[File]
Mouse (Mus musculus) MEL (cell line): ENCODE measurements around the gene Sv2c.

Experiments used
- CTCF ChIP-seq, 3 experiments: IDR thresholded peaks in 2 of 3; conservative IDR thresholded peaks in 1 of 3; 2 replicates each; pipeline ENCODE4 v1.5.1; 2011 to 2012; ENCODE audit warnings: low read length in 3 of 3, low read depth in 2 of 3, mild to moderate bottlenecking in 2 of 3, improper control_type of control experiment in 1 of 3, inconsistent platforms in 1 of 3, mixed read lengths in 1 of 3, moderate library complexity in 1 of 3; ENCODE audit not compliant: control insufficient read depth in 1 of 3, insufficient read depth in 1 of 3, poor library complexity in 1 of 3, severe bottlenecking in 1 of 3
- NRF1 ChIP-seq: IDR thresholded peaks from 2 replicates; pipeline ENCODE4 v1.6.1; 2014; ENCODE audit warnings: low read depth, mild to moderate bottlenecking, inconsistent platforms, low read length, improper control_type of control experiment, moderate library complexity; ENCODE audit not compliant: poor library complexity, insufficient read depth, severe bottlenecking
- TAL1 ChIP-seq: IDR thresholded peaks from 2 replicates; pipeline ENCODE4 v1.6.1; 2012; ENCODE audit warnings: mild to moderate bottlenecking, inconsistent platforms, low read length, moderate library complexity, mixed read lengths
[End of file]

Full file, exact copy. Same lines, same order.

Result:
Mouse (Mus musculus) MEL (cell line): ENCODE measurements around the gene Sv2c.

Experiments used
- CTCF ChIP-seq, 3 experiments: IDR thresholded peaks in 2 of 3; conservative IDR thresholded peaks in 1 of 3; 2 replicates each; pipeline ENCODE4 v1.5.1; 2011 to 2012; ENCODE audit warnings: low read length in 3 of 3, low read depth in 2 of 3, mild to moderate bottlenecking in 2 of 3, improper control_type of control experiment in 1 of 3, inconsistent platforms in 1 of 3, mixed read lengths in 1 of 3, moderate library complexity in 1 of 3; ENCODE audit not compliant: control insufficient read depth in 1 of 3, insufficient read depth in 1 of 3, poor library complexity in 1 of 3, severe bottlenecking in 1 of 3
- NRF1 ChIP-seq: IDR thresholded peaks from 2 replicates; pipeline ENCODE4 v1.6.1; 2014; ENCODE audit warnings: low read depth, mild to moderate bottlenecking, inconsistent platforms, low read length, improper control_type of control experiment, moderate library complexity; ENCODE audit not compliant: poor library complexity, insufficient read depth, severe bottlenecking
- TAL1 ChIP-seq: IDR thresholded peaks from 2 replicates; pipeline ENCODE4 v1.6.1; 2012; ENCODE audit warnings: mild to moderate bottlenecking, inconsistent platforms, low read length, moderate library complexity, mixed read lengths